Far before fans cheered on the Giants and the A's, the Pacifics and the Oaklands ruled Bay Area baseball. Delve into the history of baseball in the Bay Area with the Pacific Coast League, the Nisei League and the World Series earthquake.
Created by KQED on Oct 28, 2010
Last updated: 11/03/10 at 03:28 PM
Tags: Baseball San Francisco Giants A's history
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Dallas Braden of the A's pitches a perfect game against the Tampa Bay Rays. Photo: Oakland Athletics starting pitcher Dallas Braden celebrates after throwing a perfect game against the Tampa Bay Rays. Marcio Jose Sanchez/AP
The Giants win the World Series 3-1 against the Texas Rangers. This is their first Fall Classic win since moving to the Bay Area. Fans go wild.
The Giants lose to the Anaheim Angels in the World Series, four games to three.
After 40 years at Candlestick Park the Giants relocate to the new, privately financed stadium. The park was originally christened Pacific Bell Park, then renamed SBC Park in 2003, and finally became AT&T Park in 2006. Photo: Aerial view of the AT&T Park, home of the San Francisco Giants. Julia Robertson/AP
Barry Bonds reigns supreme. Bonds was born in Riverside, grew up in San Carlos and attended a San Mateo high school. In 2003, he becomes the only person to hit 500 career home runs and steal 500 stolen bases. In 2003 and in 2007 he breaks Hank Aaron's all-time home run record. In 2003 Bonds becomes embroiled in the BALCO scandal after his trainer is indicted by a federal grand jury for supplying anabolic steroids to athletes. Bonds admits that he used a clear substance and a cream that his trainer supplied him. Bonds and the other defendants all strike deals with federal prosecutors in 2005 that did not require them to name other athletes who may have used banned drugs. In 2007 Bonds is indicted on four counts of perjury and one count of obstruction of justice over the BALCO case. He also tests positive for amphetamines. Bonds' contract is up in 2008 and the Giants do not re-sign him. His trial for obstruction of justice is scheduled to begin in March, 2011. Photo: Barry Bonds signals to the crowd after hitting a home run. Beth A. Keiser/AP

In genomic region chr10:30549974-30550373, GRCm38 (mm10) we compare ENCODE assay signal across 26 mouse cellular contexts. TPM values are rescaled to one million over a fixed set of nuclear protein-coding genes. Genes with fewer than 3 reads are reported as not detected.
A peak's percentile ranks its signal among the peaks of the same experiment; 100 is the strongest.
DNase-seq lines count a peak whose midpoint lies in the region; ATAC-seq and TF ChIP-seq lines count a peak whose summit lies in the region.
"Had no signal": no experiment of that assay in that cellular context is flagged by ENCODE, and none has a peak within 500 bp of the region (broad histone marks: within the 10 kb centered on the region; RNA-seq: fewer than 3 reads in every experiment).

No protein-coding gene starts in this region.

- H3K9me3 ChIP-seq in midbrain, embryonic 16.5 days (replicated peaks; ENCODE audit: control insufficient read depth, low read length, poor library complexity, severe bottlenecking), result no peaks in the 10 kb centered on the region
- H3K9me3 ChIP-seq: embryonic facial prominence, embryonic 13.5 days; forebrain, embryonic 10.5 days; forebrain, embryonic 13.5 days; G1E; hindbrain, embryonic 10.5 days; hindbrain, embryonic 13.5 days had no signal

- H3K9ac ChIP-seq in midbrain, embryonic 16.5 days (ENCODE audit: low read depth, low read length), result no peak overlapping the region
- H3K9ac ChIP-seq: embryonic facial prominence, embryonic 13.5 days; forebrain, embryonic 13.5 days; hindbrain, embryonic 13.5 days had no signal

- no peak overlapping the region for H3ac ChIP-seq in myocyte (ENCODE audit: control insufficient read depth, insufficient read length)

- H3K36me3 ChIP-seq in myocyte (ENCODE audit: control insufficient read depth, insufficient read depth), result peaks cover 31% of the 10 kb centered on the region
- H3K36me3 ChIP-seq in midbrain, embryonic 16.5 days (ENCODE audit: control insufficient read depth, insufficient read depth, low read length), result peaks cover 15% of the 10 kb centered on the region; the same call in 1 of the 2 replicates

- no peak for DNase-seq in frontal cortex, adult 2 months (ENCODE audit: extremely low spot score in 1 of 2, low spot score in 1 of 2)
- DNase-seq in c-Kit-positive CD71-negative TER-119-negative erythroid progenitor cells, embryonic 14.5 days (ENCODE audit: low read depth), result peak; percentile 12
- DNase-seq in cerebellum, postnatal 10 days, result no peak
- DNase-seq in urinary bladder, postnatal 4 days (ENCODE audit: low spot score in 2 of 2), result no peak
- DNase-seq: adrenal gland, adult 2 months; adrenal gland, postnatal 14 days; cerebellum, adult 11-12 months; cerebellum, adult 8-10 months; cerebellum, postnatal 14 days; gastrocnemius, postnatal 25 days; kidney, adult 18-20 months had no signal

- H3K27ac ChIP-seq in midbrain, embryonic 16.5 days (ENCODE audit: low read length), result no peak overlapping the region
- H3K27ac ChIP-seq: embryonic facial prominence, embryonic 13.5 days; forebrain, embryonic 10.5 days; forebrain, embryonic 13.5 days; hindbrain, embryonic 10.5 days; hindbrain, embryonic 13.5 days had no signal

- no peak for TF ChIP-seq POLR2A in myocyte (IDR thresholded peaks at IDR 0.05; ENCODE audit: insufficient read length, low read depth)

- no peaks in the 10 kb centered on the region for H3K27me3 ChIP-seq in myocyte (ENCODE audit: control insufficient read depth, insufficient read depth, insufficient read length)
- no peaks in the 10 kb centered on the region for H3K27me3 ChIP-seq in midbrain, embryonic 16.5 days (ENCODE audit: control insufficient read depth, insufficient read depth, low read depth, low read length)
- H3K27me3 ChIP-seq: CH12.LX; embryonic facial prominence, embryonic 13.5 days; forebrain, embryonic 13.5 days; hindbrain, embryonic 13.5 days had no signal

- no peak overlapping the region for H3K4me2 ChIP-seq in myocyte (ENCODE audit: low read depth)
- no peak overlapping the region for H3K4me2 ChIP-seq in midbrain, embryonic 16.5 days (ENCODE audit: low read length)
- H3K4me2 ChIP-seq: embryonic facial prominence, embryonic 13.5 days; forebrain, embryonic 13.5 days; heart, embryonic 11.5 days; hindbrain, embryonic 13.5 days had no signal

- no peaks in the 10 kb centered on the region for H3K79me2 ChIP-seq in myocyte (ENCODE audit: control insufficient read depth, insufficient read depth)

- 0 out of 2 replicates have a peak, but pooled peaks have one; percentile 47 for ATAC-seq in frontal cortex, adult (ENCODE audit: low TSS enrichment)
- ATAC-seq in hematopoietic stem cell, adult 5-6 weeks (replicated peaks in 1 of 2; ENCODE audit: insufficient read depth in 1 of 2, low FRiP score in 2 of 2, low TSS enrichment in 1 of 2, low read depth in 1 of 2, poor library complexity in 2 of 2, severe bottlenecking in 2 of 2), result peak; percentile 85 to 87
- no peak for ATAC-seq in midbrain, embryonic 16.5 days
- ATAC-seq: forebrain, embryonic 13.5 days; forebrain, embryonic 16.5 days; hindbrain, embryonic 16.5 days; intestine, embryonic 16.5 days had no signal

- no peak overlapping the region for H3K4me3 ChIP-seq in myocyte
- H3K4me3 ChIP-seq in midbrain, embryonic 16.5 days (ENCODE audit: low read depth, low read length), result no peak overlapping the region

After the team is almost moved to Tampa Bay, Bob Lurie sells the Giants to an ownership group that includes managing general partner Peter Magowan, Before the deal is even official Magowan, signs hometown superstar Barry Bonds as a free agent.
The Oakland A's Rickey Henderson shatters Lou Brock's record by stealing 130 bases in a single season. Photo: Oakland Athletics' Rickey Henderson celebrates and raises third base after setting the all-time stolen base record during the Athletics' baseball game in Oakland, Calif., against the New York Yankees. Eric Risberg/AP
The Bay Bridge Series. After finally winning a National League pennant, the Giants are swept by the A’s in four games. The Loma Prieta earthquake hits Candlestick Park on October 17, half an hour before Game 3, causing a 10-day disruption in play. Photo: A San Francisco firefighter looks for hotspots in the Marina District in San Francisco, the morning after the Loma Prieta quake. The Hayward Daily Review, Nick Lammers/AP
The Giants lose 100 games, the most in franchise history.
Frank Robinson becomes the Giants’ manager and the first black manager in the National League. Photo: Frank Robinson, manager of the San Francisco Giants. AP
After the A's beat the Los Angeles Dodgers n the World Series, pitcher Catfish Hunter files a grievance against the team and joins the Yankees.
The A's beat the Mets in a World Series marred by clashes between Finley and his team. Finley forces Mike Andrews to sign a false affidavit saying he is injured after he makes two errors in the 12th inning of Game 2. The team manager and members rallied around Andrews, who entered Game 4 in the eighth inning as a pinch-hitter to a standing ovation from Mets’ fans. Andrews never played another major league game. Photo: Oakland A's owner Charlie O. Finley, left, watches a game. AP
At a time when every other team in the major leagues forbids facial hair, owner Charlie Finley offers $300 to any player who grows a mustache by Father's Day." The A's won their first World Series since 1930 against the heavily favored Cincinnati Reds. Some termed the series "the Hairs vs. the Big Squares." Photo: The Oakland A's burst into celebration after they won the World Series. AP
The Oakland Athletics officially become the Oakland A's.
After 13 uneventful seasons in Kansas City, Charlie Finley moves the Athletics (formerly of Philadelphia) to Oakland. Stars like Catfish Hunter and Reggie Jackson lead the team to three World Championships in a row from 1972 to 1974, and five straight division titles from 1971 to 1975. Photo: Charles Finley, owner of the Oakland Athletics, right, walks off the baseball diamond with Catfish Hunter in 1968. AP
The A’s Catfish Hunter pitches a perfect game against the Minnesota Twins. To date, there have been only 18 perfect games, in which no opposing player reaches base, since 1900. Photo: A's Catfish Hunter, right, is congratulated by catcher Jim Pagliaroni and third baseman Sal Brando, center, on the pitcher's mound immediately after Hunter pitched a perfect game against the Minnesota Twins, May 8, 1968. AP/RHH